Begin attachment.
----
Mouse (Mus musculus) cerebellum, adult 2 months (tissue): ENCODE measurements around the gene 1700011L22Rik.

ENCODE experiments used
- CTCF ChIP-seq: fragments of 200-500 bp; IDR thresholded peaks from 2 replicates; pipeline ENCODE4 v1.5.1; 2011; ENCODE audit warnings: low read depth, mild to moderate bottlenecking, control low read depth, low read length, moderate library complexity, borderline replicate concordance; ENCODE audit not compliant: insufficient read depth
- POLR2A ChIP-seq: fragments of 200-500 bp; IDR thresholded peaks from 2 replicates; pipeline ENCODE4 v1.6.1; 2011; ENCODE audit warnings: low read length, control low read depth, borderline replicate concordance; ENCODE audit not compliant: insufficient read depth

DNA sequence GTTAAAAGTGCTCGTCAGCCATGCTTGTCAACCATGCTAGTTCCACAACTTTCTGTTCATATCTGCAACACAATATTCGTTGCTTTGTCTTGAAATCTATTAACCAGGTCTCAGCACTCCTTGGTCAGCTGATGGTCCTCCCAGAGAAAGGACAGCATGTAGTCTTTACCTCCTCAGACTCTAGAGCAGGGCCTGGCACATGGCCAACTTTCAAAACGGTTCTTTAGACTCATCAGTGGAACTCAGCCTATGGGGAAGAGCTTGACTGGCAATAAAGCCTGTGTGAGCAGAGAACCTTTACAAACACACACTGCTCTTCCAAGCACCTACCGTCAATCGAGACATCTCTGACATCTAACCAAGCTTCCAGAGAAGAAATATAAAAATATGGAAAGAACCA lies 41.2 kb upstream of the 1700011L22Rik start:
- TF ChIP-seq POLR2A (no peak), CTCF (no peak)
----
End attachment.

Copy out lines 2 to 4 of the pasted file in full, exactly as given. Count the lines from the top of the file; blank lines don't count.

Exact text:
ENCODE experiments used
- CTCF ChIP-seq: fragments of 200-500 bp; IDR thresholded peaks from 2 replicates; pipeline ENCODE4 v1.5.1; 2011; ENCODE audit warnings: low read depth, mild to moderate bottlenecking, control low read depth, low read length, moderate library complexity, borderline replicate concordance; ENCODE audit not compliant: insufficient read depth
- POLR2A ChIP-seq: fragments of 200-500 bp; IDR thresholded peaks from 2 replicates; pipeline ENCODE4 v1.6.1; 2011; ENCODE audit warnings: low read length, control low read depth, borderline replicate concordance; ENCODE audit not compliant: insufficient read depth